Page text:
36. I am an adult with Asperger’s Syndrome. I have been told many times how ‘high-functioning’ I am, how ‘mild’ my Autism is, and it come down entirely to intelligence. I write well, I speak in a way which is more articulate than even most non-autistic people. This wasn’t actually the way it looked when I was four. I had speech difficulties and issues with aggression, among other things. I don’t feel ‘mild’ or high-functioning. My incapacity to fit in anywhere has brought me no end of severe depression and anxiety, whilst certain scenarios are hell for me, like walking around a busy, crowded space. I visited a train station recently and wanted to hurt myself, the anxiety was so bad. I live alone, and sometimes, when I am forced into doing things which ‘normal’ people do, with ease, the stress of it is too much. I have a meltdown, and occasionally hit myself. But people like me are in a double-bind, because we can write flowery prose and speak eloquently. I can’t be Autistic, can I?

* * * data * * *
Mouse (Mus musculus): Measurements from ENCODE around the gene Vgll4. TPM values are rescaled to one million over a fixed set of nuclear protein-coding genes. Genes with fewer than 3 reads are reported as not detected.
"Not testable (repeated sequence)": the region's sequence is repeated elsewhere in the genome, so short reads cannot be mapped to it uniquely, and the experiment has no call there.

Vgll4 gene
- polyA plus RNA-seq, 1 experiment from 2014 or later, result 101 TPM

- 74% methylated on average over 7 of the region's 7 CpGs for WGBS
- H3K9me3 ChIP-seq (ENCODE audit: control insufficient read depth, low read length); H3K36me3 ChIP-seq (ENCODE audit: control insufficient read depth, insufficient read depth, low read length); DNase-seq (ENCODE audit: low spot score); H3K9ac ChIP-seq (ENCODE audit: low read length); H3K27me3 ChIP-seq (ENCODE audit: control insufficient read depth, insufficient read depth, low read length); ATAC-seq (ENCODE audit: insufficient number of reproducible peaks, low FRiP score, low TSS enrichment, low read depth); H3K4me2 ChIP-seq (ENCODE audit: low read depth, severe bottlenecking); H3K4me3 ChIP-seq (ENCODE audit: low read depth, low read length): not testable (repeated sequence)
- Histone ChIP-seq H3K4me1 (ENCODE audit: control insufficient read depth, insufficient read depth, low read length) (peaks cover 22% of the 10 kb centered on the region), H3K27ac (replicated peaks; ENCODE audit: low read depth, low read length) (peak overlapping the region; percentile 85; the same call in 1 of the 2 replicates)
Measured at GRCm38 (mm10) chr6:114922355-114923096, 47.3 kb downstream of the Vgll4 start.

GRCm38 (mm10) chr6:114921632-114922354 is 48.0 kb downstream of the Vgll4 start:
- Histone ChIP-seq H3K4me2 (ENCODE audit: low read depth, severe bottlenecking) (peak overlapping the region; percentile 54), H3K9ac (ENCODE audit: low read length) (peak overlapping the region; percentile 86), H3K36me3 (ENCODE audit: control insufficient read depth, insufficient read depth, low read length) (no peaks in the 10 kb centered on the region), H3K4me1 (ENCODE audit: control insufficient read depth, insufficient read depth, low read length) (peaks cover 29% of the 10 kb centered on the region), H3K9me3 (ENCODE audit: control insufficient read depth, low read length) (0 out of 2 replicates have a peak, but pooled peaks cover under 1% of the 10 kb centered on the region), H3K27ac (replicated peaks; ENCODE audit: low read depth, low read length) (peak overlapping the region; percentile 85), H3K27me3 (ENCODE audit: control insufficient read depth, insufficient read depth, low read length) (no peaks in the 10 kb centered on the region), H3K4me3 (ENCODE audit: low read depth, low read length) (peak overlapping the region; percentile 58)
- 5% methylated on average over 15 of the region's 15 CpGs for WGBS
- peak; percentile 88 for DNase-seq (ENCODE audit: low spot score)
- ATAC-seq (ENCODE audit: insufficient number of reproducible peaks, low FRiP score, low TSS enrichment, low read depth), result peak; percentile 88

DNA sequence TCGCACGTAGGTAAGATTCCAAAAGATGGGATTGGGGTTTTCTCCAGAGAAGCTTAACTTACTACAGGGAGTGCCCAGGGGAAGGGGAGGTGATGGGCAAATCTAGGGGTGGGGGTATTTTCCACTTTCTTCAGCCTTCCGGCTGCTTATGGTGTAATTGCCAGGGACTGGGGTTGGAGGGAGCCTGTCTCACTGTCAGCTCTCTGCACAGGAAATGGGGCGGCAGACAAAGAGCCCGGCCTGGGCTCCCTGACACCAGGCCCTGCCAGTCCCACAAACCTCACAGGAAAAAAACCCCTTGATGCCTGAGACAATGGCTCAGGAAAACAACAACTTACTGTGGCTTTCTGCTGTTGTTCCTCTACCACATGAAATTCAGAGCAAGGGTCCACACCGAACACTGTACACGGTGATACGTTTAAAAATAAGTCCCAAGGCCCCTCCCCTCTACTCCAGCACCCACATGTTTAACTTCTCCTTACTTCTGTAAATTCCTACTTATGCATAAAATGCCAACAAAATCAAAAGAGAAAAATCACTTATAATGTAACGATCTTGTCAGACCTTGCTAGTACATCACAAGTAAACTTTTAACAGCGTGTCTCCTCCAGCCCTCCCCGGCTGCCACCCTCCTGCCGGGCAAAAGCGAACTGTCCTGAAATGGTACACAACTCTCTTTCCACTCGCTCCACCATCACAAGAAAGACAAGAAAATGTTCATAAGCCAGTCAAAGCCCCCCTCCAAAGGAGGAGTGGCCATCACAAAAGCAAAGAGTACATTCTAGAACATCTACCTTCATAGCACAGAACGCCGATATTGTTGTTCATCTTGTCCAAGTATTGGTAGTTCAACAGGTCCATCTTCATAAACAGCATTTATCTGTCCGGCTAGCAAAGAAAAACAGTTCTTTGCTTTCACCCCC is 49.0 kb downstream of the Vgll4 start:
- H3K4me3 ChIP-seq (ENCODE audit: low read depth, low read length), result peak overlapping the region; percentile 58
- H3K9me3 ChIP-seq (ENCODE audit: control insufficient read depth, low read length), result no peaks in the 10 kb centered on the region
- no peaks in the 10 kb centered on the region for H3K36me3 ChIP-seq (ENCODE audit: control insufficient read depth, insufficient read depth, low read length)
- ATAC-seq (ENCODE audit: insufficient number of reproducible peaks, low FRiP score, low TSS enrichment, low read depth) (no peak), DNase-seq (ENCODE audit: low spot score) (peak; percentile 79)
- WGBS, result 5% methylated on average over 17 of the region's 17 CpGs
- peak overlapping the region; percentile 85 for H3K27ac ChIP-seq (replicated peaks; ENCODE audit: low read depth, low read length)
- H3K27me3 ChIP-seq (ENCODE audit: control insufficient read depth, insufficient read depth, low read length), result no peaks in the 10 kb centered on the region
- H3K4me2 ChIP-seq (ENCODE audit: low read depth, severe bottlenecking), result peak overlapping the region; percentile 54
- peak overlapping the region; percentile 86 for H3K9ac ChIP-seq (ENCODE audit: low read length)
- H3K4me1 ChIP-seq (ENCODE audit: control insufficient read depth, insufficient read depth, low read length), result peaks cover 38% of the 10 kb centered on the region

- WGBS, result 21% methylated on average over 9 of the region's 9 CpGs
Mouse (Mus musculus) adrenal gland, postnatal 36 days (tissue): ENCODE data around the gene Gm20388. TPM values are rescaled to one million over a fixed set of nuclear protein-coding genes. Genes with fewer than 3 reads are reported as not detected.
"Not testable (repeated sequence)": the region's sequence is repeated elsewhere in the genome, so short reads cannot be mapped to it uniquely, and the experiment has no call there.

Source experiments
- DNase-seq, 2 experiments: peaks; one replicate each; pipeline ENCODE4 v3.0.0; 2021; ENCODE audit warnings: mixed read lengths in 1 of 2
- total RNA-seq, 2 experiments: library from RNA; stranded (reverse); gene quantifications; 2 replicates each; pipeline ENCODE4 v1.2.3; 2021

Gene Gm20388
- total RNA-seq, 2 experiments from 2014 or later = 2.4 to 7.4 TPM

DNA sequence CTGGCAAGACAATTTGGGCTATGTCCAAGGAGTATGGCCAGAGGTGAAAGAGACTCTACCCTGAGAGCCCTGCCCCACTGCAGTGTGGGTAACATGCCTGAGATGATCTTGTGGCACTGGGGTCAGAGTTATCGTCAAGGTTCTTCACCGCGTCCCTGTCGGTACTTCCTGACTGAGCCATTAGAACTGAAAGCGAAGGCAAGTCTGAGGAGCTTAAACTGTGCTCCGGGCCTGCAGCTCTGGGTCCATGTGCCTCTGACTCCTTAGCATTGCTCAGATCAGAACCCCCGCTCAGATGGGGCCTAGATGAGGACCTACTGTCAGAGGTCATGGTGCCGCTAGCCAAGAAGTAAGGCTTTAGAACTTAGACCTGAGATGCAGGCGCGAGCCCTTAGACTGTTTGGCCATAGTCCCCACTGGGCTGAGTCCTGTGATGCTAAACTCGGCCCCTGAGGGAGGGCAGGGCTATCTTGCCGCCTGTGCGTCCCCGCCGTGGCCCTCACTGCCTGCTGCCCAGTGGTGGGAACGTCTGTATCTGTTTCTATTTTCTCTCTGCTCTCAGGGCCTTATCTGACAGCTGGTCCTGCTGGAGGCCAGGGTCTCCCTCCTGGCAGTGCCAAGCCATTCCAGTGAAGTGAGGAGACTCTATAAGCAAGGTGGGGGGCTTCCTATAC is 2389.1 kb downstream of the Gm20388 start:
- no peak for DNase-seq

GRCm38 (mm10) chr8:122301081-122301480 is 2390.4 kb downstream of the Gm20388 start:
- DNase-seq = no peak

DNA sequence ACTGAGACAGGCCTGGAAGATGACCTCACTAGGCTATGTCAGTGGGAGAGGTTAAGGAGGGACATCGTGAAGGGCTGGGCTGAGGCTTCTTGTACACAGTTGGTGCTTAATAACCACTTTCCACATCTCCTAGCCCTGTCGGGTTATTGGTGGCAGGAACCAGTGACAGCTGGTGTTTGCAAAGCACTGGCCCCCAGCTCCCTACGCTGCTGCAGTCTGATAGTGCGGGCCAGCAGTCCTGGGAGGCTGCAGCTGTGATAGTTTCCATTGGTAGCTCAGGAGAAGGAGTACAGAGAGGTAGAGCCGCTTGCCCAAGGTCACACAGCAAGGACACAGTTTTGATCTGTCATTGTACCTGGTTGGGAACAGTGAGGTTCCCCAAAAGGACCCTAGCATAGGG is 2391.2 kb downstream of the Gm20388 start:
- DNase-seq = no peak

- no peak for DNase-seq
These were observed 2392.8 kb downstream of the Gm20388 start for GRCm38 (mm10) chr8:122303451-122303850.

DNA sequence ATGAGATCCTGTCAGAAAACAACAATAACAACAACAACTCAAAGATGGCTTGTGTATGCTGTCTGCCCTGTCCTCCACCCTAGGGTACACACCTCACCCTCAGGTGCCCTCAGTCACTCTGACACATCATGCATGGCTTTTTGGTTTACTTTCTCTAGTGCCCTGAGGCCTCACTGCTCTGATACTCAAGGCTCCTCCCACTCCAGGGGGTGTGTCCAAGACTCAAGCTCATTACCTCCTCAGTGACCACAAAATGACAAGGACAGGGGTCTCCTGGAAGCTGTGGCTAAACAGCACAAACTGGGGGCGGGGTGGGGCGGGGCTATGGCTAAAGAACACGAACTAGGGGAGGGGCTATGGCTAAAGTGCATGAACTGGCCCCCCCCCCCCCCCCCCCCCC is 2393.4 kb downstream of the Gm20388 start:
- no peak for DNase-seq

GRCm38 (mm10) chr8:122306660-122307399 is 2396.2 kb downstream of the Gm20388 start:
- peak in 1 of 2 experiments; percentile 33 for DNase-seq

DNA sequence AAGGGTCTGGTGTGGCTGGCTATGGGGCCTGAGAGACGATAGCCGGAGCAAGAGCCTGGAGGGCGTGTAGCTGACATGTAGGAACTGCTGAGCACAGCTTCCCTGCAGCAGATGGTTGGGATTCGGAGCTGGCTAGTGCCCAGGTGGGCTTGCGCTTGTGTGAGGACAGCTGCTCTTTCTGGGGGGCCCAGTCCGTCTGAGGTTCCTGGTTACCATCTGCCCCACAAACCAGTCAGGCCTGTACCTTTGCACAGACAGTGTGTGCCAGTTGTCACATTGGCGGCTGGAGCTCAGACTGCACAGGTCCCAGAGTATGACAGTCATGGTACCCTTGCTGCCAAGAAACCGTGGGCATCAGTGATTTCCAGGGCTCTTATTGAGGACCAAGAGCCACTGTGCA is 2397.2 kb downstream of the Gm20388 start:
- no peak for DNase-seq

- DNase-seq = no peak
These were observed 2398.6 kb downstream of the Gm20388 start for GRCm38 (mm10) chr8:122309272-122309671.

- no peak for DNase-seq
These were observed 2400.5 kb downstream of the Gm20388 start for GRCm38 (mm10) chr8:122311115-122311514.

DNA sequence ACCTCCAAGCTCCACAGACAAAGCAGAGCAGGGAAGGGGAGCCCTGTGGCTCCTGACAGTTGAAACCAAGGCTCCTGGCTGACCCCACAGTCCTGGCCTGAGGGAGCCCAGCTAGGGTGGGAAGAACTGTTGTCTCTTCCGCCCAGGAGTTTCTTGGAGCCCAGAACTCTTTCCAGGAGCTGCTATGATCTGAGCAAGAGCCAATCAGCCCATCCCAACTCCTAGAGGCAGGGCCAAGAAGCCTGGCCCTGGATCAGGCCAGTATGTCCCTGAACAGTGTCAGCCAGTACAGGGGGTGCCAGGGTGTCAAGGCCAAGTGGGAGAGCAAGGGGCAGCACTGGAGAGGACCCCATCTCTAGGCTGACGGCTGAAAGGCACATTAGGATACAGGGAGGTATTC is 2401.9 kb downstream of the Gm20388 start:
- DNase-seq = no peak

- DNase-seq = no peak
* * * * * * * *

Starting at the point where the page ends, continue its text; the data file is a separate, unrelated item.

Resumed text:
A few years back I had a neighbor with Classic Autism. He was entirely non-verbal and would stand outside stimming whilst making his noises. What was interesting to me was that I make some of the noises he made myself, but only when I am alone, because when someone who can speak like me does it, it’s considered borderline sociopathic, rather than developmentally delayed. His Dad used to do shifts in a supermarket at night, the young man’s parents had apparently no help. I never saw any evidence of a support worker. The young man regular had casts on his arms, presumably after having broken them in an act of self-injury.